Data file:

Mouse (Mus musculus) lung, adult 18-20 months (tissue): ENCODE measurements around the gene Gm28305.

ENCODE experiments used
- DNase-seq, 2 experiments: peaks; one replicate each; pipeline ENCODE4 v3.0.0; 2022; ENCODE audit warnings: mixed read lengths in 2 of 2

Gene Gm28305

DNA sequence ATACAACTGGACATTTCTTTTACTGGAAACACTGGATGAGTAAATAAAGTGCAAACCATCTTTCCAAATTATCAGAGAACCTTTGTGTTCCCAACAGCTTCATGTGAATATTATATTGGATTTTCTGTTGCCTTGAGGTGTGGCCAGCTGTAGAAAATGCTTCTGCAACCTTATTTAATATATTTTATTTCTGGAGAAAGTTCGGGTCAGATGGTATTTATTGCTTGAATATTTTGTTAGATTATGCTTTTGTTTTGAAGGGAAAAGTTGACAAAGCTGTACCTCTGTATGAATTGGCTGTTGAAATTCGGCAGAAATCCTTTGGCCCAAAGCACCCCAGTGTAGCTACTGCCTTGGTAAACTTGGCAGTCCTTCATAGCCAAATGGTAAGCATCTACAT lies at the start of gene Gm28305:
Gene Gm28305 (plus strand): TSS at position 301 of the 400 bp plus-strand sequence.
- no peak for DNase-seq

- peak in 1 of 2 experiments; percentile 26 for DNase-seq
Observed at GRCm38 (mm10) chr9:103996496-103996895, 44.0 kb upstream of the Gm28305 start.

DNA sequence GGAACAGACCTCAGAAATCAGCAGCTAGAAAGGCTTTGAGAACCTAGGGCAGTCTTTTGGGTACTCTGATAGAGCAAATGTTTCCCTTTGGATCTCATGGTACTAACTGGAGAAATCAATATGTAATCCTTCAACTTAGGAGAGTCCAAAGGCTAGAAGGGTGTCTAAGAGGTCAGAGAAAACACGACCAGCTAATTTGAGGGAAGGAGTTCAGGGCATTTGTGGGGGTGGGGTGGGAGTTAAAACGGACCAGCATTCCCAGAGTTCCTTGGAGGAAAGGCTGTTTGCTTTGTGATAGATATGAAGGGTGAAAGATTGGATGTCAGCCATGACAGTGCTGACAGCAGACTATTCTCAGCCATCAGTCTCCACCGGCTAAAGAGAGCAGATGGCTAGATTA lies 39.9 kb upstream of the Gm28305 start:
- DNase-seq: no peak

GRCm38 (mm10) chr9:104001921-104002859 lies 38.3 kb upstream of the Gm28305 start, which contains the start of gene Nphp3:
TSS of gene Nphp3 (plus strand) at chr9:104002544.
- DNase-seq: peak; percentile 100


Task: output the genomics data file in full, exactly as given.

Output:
Mouse (Mus musculus) lung, adult 18-20 months (tissue): ENCODE measurements around the gene Gm28305.

ENCODE experiments used
- DNase-seq, 2 experiments: peaks; one replicate each; pipeline ENCODE4 v3.0.0; 2022; ENCODE audit warnings: mixed read lengths in 2 of 2

Gene Gm28305

DNA sequence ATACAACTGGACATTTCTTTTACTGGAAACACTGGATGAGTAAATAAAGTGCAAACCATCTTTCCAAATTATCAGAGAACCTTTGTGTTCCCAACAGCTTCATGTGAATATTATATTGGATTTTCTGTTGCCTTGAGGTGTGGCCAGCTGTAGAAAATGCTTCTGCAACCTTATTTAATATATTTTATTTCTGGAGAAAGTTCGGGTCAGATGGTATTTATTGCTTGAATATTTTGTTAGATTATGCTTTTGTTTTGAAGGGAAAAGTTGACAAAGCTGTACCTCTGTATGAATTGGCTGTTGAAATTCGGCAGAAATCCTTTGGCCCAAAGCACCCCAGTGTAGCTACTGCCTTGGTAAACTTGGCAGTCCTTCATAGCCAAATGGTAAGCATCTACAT lies at the start of gene Gm28305:
Gene Gm28305 (plus strand): TSS at position 301 of the 400 bp plus-strand sequence.
- no peak for DNase-seq

- peak in 1 of 2 experiments; percentile 26 for DNase-seq
Observed at GRCm38 (mm10) chr9:103996496-103996895, 44.0 kb upstream of the Gm28305 start.

DNA sequence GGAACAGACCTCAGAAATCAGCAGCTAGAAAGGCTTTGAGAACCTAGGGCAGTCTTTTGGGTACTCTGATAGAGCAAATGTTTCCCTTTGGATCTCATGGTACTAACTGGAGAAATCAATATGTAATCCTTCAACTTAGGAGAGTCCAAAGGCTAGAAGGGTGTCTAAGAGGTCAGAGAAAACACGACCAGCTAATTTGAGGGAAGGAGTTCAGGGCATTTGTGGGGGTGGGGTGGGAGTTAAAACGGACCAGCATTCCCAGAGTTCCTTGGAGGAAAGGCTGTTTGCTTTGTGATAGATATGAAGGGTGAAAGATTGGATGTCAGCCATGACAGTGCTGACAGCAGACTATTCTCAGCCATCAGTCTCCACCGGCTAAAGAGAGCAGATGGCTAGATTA lies 39.9 kb upstream of the Gm28305 start:
- DNase-seq: no peak

GRCm38 (mm10) chr9:104001921-104002859 lies 38.3 kb upstream of the Gm28305 start, which contains the start of gene Nphp3:
TSS of gene Nphp3 (plus strand) at chr9:104002544.
- DNase-seq: peak; percentile 100